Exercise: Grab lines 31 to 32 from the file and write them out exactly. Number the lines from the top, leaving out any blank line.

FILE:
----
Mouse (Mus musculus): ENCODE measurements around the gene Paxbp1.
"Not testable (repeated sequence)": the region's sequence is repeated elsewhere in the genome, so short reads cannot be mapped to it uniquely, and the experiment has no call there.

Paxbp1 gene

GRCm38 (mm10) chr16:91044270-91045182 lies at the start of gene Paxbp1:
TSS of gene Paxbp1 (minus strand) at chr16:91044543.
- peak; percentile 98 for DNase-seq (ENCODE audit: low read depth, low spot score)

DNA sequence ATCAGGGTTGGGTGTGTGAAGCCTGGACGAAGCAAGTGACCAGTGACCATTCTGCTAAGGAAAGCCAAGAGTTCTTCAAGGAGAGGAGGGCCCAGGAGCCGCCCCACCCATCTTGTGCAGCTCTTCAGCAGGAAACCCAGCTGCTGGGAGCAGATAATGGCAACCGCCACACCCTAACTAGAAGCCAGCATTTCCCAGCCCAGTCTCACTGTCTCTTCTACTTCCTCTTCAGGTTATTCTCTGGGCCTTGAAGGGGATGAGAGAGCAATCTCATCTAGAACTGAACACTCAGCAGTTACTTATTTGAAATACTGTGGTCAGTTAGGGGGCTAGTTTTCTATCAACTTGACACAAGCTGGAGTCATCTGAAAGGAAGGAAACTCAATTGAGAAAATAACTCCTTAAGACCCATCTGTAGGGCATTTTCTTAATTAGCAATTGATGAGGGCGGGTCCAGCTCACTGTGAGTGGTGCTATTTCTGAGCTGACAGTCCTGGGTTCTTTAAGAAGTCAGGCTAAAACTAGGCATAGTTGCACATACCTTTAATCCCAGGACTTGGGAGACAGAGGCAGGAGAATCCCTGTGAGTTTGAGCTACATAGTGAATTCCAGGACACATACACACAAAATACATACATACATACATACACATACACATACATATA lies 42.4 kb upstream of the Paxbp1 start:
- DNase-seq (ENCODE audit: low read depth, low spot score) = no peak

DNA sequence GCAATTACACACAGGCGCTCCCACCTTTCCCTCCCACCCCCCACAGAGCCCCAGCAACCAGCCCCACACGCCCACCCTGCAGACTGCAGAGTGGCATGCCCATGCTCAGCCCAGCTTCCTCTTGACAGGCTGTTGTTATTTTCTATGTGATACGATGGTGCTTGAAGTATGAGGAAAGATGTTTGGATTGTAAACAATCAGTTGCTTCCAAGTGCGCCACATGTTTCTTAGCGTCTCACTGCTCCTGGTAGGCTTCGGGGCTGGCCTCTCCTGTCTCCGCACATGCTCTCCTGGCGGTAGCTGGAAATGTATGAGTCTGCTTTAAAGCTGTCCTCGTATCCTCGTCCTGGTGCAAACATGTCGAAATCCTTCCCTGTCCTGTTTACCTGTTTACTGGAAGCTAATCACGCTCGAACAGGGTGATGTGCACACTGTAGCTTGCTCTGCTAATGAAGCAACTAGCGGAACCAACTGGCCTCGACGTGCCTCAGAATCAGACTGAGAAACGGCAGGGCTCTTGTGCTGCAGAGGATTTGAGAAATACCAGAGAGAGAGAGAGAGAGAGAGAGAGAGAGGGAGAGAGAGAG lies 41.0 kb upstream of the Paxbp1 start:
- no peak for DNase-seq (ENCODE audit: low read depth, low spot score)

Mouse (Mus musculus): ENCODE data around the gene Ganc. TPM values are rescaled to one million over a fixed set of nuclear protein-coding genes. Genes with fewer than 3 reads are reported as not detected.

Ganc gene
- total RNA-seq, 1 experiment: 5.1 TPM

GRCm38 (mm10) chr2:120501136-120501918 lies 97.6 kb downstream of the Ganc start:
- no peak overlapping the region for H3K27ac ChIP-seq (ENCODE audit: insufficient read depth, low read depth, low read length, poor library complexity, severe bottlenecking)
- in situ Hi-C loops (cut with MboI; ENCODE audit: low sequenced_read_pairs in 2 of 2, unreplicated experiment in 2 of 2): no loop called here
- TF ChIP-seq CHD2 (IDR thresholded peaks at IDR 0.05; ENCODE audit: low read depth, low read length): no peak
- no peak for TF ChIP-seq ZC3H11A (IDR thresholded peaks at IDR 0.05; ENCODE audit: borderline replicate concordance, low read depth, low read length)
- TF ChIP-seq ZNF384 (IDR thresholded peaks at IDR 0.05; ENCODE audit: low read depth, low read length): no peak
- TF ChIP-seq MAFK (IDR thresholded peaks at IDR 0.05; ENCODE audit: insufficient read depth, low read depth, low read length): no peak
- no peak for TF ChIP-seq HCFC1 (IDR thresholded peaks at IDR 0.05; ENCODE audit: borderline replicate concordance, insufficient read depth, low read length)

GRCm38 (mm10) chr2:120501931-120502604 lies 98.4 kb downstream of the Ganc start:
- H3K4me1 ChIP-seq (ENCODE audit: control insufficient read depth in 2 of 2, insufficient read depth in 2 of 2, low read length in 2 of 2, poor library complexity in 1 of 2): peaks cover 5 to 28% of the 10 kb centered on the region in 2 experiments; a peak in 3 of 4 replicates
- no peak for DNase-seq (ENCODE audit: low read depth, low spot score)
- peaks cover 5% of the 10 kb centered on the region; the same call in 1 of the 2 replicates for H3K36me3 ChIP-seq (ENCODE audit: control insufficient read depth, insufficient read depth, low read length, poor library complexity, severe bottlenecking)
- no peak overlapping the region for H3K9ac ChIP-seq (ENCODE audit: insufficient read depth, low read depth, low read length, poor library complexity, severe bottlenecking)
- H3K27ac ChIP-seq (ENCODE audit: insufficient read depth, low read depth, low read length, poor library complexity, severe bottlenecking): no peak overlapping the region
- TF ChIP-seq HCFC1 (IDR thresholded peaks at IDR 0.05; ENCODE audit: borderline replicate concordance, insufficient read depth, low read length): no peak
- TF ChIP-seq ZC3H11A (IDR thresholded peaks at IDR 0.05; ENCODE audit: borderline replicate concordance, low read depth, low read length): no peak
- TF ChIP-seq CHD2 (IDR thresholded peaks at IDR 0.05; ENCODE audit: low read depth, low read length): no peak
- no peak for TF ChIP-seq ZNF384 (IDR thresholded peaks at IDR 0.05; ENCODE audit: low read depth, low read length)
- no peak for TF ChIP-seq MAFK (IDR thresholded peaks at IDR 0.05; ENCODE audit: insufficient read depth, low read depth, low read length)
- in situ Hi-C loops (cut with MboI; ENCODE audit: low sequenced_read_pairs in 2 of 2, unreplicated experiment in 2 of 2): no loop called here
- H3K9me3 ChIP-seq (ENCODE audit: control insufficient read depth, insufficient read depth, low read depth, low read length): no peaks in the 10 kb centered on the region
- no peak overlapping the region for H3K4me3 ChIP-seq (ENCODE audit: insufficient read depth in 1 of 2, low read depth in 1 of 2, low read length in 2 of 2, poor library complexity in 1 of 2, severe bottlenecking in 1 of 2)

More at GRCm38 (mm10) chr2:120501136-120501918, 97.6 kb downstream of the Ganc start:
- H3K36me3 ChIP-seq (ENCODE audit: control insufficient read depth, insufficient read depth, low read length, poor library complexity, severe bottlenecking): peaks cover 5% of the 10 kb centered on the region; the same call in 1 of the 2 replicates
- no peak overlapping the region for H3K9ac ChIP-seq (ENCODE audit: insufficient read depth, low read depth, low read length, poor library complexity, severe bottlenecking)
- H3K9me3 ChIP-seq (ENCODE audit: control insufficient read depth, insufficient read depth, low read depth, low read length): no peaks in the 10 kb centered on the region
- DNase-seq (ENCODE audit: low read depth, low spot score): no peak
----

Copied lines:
- no peak for TF ChIP-seq ZNF384 (IDR thresholded peaks at IDR 0.05; ENCODE audit: low read depth, low read length)
- no peak for TF ChIP-seq MAFK (IDR thresholded peaks at IDR 0.05; ENCODE audit: insufficient read depth, low read depth, low read length)